Iraqi Christians are cautiously welcoming the start of the battle for Mosul and the Ninevah Plain, their ancestral homeland of the past 14 centuries from which they were brutally driven out by ISIS more than two years ago.
“They’ve been waiting for this day after being forced out in the summer of 2014, and many Christians have been living in very miserable conditions since. A number are eager to go back,” Fr Emanuel Youkhana told the Catholic News Service. The archimandrite, a member of the Assyrian Church of the East, heads the Christian Aid Program Northern Iraq, CAPNI.
“Of course the military operation is just the first of several phases paving the way for their return. They will need security and other guarantees before they go back,” Fr Youkhana said. “Also much reconstruction and rehabilitation of the region occupied ISIS militants will need to take place.”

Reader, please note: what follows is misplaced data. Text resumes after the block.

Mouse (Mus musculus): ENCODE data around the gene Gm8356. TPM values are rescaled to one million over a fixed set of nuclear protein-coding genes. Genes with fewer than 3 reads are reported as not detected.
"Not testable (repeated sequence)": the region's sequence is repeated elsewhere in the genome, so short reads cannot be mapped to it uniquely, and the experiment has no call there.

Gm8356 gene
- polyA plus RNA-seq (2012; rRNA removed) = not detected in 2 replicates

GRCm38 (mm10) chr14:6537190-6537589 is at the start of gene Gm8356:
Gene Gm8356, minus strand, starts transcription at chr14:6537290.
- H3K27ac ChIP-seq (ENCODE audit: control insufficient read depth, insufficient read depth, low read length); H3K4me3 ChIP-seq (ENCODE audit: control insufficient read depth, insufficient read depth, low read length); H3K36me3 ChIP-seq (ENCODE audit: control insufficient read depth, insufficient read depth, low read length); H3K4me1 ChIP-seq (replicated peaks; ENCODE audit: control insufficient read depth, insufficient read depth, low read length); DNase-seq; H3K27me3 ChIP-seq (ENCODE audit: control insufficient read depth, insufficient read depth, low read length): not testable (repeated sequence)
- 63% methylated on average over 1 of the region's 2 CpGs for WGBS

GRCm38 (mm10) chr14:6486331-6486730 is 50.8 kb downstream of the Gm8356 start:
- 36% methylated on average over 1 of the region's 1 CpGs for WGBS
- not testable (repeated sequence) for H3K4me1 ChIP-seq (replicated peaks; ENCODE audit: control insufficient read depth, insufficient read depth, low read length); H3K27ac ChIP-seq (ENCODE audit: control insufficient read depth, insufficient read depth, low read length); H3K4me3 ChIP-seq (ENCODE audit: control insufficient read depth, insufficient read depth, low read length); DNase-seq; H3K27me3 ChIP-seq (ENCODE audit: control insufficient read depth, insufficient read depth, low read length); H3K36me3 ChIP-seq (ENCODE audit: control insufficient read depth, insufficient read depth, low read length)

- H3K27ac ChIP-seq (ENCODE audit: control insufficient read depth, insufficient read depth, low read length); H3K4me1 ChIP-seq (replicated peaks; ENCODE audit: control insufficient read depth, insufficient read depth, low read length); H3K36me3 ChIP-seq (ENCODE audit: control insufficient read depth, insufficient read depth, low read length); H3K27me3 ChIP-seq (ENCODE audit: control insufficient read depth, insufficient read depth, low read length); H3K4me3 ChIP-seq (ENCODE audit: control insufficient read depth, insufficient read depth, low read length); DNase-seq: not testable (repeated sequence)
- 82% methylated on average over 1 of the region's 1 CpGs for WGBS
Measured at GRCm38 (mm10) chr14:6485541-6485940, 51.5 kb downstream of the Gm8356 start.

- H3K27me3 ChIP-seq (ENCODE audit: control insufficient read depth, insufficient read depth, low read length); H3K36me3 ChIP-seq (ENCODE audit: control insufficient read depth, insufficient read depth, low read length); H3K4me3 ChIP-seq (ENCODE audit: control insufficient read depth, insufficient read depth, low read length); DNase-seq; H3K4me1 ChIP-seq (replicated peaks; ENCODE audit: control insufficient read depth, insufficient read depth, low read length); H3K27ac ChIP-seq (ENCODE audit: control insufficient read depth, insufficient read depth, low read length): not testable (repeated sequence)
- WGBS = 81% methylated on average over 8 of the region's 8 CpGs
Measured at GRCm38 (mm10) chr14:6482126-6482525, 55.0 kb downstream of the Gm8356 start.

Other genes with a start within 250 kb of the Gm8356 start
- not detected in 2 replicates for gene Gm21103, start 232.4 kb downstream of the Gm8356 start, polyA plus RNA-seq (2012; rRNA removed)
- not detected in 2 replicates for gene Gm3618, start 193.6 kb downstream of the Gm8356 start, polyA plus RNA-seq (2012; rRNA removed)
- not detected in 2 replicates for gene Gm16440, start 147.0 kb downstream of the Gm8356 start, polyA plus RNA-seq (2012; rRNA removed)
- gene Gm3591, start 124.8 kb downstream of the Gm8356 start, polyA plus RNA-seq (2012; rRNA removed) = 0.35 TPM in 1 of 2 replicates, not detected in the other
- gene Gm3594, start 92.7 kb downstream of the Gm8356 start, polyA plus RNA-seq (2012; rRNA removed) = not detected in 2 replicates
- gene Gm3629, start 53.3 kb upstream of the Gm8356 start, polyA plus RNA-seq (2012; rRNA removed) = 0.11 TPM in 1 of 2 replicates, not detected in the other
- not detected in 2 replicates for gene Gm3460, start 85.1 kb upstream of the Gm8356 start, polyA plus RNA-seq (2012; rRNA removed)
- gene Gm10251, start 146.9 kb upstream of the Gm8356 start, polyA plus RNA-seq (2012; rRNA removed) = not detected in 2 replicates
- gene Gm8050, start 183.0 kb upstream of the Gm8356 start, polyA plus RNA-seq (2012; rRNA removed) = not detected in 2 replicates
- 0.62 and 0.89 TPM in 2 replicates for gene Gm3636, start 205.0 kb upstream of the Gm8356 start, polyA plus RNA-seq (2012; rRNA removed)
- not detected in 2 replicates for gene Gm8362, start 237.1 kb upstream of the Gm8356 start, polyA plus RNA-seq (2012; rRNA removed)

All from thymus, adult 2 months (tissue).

This summer, the UN said that as the Mosul crisis evolves, up to 13 million people throughout Iraq may need humanitarian aid by the year’s end — far larger than the Syrian crisis. This would make the humanitarian operation in Mosul likely the single largest, most complex in the world in 2016.
Chaldean Catholic Archbishop Yousif Thomas Mirkis of Kirkuk, Iraq, told CNS Iraqi Christians view these operations “with hope and fear.”
Read more at Catholic Herald.